Last week’s fiery events at Berkeley ignited a new debate over the drawbacks and downfalls of protesting. Armchair activists, safe behind their keyboards, stick their nose up and declare protests to be a nuisance or claim that these riots have somehow discredited any peaceful opposition to the “alt-right” and the Trump administration. These are the same people who said, “Get over it” the day after the election. Even among those on the left, the common condescension is, “You should have voted.” Maybe they didn’t get the memo: Three million more people voted for Hillary Clinton and we still got the Tweeter-in-Chief as president. And that’s not even considering how many more were barred from voting due to Republican-trademarked voter disenfranchisement laws.
Our civic process is more nuanced than just one election every two years. It’s an ongoing dialogue between the representatives and the represented, and it doesn’t end at the voting booth. Maybe we need a history recap.
Since the Boston Tea Party, the American people have wrestled control of their political destiny from the hands of oppressive governments through protests, demonstrations and violent, fiery riots. Women, African-Americans and the LGBT community didn’t gain the rights they have today by asking nicely. They got out on the streets and pissed people off. When the time came, these movements translated protests into ballots, but between elections the American public held its representatives accountable through the flamboyant exercise of its First Amendment rights.
Protests force our government to pay attention. Demonstrations magnify the influence of popular opinion past the voting booth. Modern American protests bind the public together under a common cause. Events like the Women’s March convince citizens not only that their rights are worth fighting for, but that individuals are not alone in their fight for them. They offer the average person a very real way to get involved in the civic process: You really just gotta’ show up; the cardboard sign is optional. Just as they did during Women’s Suffrage, the Civil Rights Movement and the Stonewall riots, protests keep the dialogue between the public and its government going.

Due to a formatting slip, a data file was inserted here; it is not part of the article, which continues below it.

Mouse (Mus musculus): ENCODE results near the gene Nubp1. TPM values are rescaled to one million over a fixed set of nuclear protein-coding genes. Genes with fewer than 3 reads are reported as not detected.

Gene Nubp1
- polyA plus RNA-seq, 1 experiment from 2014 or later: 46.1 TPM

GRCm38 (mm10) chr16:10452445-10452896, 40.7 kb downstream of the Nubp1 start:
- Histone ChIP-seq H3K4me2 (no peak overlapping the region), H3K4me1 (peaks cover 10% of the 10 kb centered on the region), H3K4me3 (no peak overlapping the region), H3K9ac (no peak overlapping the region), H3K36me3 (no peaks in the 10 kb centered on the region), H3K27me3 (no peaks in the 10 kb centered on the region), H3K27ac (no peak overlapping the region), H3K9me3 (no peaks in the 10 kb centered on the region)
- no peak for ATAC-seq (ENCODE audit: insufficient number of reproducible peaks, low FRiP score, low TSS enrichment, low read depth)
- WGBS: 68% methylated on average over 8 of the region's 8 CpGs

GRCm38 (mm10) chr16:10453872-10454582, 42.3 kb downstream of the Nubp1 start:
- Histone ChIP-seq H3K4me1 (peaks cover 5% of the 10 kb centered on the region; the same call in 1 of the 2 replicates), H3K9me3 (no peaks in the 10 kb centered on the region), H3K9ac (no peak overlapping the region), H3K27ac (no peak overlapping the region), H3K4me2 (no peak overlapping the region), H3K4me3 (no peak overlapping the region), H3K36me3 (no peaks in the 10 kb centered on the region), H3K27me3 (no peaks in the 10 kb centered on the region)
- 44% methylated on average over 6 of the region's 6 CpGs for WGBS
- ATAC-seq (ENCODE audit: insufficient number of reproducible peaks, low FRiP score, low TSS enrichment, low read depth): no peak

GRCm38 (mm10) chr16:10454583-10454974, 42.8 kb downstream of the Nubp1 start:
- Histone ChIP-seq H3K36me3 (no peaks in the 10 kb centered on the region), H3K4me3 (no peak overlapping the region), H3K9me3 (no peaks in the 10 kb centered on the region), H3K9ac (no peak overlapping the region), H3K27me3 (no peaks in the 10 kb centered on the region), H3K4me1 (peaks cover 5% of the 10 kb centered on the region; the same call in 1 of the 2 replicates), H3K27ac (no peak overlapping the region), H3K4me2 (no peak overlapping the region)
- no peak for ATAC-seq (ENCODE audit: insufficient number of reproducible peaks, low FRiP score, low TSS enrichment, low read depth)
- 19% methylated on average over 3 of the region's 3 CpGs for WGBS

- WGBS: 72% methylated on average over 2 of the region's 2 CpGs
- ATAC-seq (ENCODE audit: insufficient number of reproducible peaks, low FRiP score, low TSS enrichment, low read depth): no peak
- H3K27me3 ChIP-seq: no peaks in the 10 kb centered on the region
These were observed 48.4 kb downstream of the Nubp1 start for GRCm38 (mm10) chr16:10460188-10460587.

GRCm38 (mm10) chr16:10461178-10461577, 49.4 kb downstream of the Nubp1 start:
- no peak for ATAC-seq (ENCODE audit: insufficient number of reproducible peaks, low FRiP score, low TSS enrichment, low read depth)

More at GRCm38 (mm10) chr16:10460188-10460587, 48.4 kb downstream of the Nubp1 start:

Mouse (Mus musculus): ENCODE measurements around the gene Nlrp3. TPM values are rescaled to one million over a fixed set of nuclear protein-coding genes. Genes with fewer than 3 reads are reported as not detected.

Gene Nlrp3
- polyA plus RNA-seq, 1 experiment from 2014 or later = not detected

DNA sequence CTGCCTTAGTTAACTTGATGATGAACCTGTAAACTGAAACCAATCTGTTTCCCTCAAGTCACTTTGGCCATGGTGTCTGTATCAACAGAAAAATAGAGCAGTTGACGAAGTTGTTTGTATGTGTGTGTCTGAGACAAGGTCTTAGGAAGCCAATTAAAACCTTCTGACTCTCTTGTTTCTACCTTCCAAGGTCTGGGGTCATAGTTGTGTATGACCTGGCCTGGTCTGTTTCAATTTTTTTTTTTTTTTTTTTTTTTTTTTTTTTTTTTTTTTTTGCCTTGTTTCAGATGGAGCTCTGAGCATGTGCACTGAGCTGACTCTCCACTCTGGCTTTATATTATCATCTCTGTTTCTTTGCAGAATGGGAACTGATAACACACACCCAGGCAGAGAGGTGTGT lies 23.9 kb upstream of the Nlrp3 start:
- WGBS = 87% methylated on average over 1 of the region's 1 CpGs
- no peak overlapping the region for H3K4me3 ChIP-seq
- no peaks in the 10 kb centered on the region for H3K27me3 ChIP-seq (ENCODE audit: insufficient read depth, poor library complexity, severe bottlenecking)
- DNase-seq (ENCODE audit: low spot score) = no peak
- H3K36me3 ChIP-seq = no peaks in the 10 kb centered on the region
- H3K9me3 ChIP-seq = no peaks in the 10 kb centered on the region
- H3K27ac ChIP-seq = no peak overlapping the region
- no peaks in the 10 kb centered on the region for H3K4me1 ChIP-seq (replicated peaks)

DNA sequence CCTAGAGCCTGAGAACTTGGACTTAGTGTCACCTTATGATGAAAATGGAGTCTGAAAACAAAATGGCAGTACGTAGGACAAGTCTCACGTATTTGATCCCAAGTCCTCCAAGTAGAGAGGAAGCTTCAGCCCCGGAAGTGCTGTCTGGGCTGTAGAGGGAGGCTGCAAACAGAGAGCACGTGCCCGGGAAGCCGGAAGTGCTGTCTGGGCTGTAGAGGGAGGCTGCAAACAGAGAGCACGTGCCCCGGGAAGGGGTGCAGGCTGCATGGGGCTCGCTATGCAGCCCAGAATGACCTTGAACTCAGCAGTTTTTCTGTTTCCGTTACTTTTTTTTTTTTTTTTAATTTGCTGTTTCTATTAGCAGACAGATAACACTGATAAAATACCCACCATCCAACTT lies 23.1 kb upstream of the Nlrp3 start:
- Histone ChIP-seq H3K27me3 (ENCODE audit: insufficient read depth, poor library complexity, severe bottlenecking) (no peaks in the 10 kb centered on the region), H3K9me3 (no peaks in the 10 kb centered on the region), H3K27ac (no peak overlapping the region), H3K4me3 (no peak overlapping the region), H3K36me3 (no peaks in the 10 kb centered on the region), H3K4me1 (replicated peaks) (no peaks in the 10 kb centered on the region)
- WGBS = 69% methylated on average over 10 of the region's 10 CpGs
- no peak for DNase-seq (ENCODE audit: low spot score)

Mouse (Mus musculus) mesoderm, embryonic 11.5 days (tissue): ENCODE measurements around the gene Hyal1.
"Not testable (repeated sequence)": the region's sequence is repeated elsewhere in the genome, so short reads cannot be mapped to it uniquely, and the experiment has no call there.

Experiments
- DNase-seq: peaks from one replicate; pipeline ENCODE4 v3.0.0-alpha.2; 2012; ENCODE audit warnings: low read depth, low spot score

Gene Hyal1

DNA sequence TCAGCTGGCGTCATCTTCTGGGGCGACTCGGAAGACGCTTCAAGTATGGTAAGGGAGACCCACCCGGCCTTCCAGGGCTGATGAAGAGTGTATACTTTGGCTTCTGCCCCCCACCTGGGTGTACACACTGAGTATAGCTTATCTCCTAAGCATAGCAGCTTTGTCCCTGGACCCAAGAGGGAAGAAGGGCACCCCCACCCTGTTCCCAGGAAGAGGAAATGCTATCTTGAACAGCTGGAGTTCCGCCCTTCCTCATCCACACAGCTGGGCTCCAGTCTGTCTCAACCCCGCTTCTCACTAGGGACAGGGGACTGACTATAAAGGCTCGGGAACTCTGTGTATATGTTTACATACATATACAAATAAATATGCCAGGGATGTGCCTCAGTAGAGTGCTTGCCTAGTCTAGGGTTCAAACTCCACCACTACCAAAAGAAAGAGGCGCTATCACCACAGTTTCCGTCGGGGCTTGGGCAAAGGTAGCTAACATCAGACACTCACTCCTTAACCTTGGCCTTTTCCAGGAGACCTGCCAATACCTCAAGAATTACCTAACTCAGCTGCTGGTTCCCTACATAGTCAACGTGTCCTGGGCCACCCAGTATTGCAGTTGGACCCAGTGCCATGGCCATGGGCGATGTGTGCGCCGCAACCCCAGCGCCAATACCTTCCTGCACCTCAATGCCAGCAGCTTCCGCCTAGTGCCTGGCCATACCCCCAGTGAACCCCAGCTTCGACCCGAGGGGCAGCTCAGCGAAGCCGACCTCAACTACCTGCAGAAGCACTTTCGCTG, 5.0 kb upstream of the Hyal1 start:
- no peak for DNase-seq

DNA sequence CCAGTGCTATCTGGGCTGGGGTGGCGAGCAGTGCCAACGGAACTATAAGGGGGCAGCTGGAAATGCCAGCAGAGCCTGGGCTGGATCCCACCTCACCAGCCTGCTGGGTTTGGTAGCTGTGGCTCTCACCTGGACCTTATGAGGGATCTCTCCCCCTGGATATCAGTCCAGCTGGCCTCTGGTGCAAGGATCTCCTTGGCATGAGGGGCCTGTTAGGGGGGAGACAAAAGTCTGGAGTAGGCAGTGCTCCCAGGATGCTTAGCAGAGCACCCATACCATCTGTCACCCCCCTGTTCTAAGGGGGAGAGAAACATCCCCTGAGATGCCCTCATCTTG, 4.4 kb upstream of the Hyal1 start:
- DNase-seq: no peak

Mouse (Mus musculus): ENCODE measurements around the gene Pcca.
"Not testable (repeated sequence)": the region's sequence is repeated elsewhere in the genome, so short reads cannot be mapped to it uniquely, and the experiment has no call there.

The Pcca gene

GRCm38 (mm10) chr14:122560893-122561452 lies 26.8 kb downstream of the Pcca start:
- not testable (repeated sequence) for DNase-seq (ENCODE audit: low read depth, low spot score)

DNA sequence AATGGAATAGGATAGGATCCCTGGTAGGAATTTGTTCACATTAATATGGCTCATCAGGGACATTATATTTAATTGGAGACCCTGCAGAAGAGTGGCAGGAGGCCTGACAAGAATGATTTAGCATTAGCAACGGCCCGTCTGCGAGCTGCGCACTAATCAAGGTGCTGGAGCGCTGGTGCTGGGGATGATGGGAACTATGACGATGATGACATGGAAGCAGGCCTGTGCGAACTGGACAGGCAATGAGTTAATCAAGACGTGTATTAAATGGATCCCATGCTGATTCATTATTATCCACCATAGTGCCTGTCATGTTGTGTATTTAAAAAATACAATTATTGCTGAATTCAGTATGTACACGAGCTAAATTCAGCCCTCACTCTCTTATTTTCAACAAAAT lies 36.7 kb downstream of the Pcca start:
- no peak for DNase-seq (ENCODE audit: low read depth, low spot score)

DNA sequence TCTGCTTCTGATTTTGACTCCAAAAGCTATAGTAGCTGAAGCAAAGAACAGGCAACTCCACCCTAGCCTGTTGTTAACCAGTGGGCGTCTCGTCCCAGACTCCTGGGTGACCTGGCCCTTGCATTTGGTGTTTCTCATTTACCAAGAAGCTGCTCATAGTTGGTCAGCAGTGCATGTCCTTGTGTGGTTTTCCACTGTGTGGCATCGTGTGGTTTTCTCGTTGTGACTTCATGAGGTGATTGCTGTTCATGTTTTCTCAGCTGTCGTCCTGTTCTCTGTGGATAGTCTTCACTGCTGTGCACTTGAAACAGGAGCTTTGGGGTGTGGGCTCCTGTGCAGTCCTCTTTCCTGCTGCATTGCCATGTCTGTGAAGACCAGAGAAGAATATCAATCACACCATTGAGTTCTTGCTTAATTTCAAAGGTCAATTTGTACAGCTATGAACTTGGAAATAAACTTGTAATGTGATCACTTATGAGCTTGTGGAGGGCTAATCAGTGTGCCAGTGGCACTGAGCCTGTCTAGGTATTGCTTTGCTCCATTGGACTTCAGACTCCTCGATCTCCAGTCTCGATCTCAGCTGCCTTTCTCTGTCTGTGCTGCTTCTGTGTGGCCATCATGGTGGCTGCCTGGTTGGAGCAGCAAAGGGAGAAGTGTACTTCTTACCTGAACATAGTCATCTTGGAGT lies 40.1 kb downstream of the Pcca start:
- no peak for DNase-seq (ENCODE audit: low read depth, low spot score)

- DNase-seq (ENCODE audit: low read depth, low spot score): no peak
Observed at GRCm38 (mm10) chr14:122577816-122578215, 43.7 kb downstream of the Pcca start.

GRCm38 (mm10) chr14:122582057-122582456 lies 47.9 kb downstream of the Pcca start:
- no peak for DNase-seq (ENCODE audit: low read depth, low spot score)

Our duty as citizens to fight for equality and freedom today is no different than it was in the 1960s, the 1920s or even the 1770s. The constitutional tools at our disposal today are the same, but the stakes are higher. We need to stay involved, and it is America’s nascent protest culture that will keep us engaged and informed throughout the next two years.
We shouldn’t be afraid of the students rioting. We should be afraid of the people they’re rioting against. Secretary of Education Becky DeVos and Attorney General Jeff Sessions, successfully confirmed as of Wednesday, threaten to dismantle decades of civic progress. Trump’s immigration order has been smacked down in the courts, but it hasn’t faced the Supreme Court yet. It is not just Obamacare that’s under fire from this administration. Our entire constitutional infrastructure is in danger. It is apparent that Donald Trump wants nothing more than to silence the press, eliminate the entire judicial branch and outlaw public assembly all so his paper-thin ego can get a break. For us to become complacent between elections is exactly what this administration wants.
Protests aren’t some malfunction in the fabric of society. They are a symptom of a healthy democracy. Like when you’re running a fever: It means your immune system is working. Trump’s brand of fascism is the virus that our democratic immune system is trying to rid itself of through protest. The threats that we face from this administration dwarf any amount of broken windows or offended white people. It is more vital now than ever that we get outside and piss people off.